The Grey Heron: Habitat, Characteristics, and Curiosities

Find out all about the grey heron and its fascinating characteristics.
The Grey Heron: Habitat, Characteristics, and Curiosities
Cesar Paul Gonzalez Gonzalez

Written and verified by the biologist Cesar Paul Gonzalez Gonzalez.

Last update: 06 February, 2023

The grey heron is a large long-necked bird that lives in the old world. Because it has aquatic habits, it’s common to observe it spending much of its time in the water or at the water’s edge. However, it also leaves its habitat to migrate in search of warmer climes.

The scientific name of this species is Ardea cinerea. It belongs to the family Ardeidae, which contains several types of herons, egrets, and night herons. All of them are characterized by their slender, tall bodies and a long, flexible neck that distinguishes them from other birds. Continue reading to discover more about this fascinating animal.

Habitat and distribution

The distribution of the grey heron is very extensive in the old continent, as it naturally covers a large part of Eurasia and Africa. However, some specimens have been sighted in North America, Australia, and Greenland.

As mentioned, this bird is aquatic and is highly dependent on the existence of a body of water (either fresh or salt). For this reason, it can be found in estuaries, rivers, lakes, marshes and near the sea, although it prefers shallow areas, since this makes it easier to capture its food.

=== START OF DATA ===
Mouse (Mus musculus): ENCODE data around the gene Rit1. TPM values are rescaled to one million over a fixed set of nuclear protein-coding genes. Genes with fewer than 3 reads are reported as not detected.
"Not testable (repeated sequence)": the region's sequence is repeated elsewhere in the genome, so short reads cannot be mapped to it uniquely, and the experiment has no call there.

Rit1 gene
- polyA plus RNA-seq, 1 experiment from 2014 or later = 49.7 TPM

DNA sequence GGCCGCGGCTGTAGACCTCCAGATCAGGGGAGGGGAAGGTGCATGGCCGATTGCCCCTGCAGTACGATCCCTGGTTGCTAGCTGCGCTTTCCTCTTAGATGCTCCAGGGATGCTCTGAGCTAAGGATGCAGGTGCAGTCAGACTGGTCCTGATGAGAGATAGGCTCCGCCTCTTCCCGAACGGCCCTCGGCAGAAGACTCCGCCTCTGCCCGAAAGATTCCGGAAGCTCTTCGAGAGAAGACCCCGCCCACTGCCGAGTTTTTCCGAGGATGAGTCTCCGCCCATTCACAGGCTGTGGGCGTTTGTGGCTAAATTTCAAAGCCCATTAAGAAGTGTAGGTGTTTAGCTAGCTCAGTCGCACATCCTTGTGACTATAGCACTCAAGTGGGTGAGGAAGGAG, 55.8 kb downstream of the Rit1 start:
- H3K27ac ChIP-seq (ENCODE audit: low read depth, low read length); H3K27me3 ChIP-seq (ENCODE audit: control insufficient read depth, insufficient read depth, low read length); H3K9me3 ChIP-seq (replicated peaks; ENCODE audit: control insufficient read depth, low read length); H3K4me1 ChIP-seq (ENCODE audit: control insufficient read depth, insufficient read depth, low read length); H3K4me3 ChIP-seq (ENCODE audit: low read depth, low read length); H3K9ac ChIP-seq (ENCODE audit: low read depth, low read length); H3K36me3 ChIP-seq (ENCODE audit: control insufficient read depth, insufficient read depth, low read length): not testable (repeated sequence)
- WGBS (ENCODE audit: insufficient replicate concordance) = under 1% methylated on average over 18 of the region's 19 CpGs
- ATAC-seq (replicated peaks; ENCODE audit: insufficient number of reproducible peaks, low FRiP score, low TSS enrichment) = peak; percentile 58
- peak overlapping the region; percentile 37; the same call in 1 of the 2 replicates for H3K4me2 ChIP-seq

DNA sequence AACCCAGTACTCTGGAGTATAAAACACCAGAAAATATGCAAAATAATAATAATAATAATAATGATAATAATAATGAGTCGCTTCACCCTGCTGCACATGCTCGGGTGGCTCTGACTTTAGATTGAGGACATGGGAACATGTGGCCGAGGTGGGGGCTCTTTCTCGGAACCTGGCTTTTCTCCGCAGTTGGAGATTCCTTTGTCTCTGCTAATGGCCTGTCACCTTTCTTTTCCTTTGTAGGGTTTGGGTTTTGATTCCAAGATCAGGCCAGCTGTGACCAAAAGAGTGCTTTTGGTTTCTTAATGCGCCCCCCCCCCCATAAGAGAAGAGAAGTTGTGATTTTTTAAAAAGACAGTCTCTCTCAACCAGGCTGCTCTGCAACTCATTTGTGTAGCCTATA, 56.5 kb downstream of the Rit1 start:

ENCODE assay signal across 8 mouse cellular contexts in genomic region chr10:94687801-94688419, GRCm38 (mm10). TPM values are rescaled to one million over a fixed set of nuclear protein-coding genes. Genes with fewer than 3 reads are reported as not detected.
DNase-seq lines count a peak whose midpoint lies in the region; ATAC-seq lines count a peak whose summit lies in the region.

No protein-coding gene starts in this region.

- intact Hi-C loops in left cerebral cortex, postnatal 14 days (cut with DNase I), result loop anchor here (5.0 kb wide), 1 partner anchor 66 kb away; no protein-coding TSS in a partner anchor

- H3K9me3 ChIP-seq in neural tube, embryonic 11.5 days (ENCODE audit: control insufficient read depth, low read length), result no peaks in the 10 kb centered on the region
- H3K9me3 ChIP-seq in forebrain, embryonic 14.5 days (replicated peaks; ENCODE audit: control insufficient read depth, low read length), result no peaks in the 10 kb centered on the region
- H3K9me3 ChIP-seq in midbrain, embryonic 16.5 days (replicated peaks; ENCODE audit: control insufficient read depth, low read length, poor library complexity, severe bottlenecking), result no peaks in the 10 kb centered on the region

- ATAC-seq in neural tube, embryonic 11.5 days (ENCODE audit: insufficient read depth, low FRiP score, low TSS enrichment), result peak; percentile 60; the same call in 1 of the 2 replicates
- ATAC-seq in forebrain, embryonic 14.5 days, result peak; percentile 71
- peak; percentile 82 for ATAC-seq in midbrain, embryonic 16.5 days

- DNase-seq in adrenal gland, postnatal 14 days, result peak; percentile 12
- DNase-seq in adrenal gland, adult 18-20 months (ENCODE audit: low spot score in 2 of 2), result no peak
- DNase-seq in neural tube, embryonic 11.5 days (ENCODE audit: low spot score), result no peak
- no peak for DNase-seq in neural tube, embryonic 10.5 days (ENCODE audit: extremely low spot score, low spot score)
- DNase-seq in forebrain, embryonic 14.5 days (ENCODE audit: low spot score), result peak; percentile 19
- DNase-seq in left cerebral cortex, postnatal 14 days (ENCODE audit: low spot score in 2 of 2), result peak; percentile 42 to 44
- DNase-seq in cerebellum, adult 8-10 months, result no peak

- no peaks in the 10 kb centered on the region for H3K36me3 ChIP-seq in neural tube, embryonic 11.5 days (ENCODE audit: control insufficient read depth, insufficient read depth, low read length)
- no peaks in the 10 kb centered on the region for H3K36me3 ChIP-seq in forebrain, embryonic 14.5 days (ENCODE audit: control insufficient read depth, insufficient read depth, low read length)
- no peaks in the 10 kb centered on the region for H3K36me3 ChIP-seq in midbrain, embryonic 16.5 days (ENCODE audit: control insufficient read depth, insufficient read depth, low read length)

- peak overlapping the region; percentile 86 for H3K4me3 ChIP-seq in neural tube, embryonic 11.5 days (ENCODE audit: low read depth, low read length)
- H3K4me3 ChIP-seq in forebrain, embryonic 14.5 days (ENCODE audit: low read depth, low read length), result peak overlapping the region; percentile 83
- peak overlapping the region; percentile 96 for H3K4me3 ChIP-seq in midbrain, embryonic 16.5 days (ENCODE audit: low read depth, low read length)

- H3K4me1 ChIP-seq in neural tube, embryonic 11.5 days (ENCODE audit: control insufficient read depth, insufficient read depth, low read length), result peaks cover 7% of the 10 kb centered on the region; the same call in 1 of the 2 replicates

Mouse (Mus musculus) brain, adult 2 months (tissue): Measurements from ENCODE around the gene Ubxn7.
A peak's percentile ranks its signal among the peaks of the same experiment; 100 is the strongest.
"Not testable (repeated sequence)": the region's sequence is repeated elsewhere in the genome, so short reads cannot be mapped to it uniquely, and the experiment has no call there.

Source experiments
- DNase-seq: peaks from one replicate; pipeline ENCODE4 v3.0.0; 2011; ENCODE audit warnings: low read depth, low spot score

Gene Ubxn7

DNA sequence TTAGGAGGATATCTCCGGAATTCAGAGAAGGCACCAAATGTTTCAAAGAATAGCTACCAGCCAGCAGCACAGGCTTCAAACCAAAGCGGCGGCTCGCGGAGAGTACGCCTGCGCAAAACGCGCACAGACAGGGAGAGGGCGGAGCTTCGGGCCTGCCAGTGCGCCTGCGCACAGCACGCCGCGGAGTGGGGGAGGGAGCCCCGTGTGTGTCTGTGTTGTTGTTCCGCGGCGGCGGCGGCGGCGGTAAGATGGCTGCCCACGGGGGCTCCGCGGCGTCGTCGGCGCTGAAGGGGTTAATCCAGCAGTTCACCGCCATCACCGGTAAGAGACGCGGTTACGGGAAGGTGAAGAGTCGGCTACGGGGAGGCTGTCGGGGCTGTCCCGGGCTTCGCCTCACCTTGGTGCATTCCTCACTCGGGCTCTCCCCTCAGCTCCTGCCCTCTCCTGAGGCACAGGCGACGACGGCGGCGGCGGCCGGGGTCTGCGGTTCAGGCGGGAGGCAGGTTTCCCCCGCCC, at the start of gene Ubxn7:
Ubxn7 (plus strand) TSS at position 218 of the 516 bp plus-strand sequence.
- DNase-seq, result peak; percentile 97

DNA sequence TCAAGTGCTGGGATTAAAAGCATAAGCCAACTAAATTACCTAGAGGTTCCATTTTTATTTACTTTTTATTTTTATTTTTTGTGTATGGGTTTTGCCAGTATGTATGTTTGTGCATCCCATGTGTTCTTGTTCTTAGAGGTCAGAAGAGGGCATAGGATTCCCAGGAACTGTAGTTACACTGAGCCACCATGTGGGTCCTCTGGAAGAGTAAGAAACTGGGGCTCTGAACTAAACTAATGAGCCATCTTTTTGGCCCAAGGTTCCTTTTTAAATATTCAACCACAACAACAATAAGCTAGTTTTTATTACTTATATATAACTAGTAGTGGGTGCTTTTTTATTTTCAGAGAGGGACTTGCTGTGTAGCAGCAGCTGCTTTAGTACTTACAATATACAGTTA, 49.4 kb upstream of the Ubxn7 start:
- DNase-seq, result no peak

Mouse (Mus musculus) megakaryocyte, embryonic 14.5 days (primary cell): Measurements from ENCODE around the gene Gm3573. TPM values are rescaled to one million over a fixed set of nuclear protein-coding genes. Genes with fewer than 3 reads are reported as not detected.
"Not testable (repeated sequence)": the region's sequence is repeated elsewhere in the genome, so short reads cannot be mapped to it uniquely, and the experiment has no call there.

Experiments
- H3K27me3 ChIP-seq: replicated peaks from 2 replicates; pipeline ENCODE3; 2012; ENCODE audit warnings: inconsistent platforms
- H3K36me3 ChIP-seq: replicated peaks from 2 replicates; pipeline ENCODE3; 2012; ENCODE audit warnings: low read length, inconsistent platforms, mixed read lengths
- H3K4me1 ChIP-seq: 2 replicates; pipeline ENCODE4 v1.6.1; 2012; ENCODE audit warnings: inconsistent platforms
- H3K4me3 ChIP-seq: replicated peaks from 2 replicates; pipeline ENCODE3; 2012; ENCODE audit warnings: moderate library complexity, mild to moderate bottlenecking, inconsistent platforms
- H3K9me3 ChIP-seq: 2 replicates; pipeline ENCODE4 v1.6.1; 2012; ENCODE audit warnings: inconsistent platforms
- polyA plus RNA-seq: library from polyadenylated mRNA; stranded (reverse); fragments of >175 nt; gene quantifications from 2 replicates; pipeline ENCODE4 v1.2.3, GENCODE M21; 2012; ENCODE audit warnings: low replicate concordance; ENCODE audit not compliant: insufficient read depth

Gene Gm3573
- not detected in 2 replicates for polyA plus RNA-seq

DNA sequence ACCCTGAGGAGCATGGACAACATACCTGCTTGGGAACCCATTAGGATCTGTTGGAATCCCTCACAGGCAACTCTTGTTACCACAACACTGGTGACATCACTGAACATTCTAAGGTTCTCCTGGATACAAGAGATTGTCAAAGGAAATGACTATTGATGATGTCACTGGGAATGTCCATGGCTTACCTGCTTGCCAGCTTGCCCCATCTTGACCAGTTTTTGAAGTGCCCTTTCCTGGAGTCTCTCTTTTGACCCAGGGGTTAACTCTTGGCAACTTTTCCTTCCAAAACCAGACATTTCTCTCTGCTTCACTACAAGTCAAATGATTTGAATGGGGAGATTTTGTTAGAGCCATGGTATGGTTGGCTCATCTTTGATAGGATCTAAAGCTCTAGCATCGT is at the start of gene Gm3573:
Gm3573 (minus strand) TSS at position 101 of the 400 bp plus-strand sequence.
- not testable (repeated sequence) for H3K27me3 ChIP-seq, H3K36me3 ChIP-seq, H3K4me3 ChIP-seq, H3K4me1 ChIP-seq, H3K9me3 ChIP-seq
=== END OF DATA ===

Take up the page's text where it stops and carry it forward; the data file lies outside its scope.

Grey heron.
Ardea cinerea.

Physical characteristics of the grey heron

The grey heron has an elongated body that measures between 84 and 102 centimeters (33 to 40 inches) in height, with a wingspan of between 155 and 175 centimeters (61 to 69 inches) in length. However, it has a slender build and barely exceeds one kilogram. In addition, it has a small beak, its neck is flexible, and it can elongate or contract it to amplify the magnitude of its movements.

Contrary to other aquatic birds, the grey heron doesn’t usually float or swim in the bodies of water it inhabits, but stops in shallow areas to feed. In fact, its long legs help it to support itself without getting its plumage wet.

As for its coloration, this bird has gray plumage all over its body, with some black and white spots on its head and on the outline of its limbs. Also, not all of its plumage is smooth; it has some long, fluffy feathers on its crest and neck, which makes it look like it has a tuft and beard.


A curious aspect of the grey heron is that the availability of resources influences its behavior. When there’s enough food for everyone, they coexist peacefully with other birds. But, as soon as food becomes scarce, they become aggressive, even within the nest. This could lead to infanticide, one of the most significant causes of mortality in chicks.

Herons also have a peculiar way of showing their dissatisfaction with their conspecifics: they raise their tufts as a sign of aggressiveness and territoriality. Some even move their flexible necks to make the signal even clearer and get intruders to move away as soon as possible.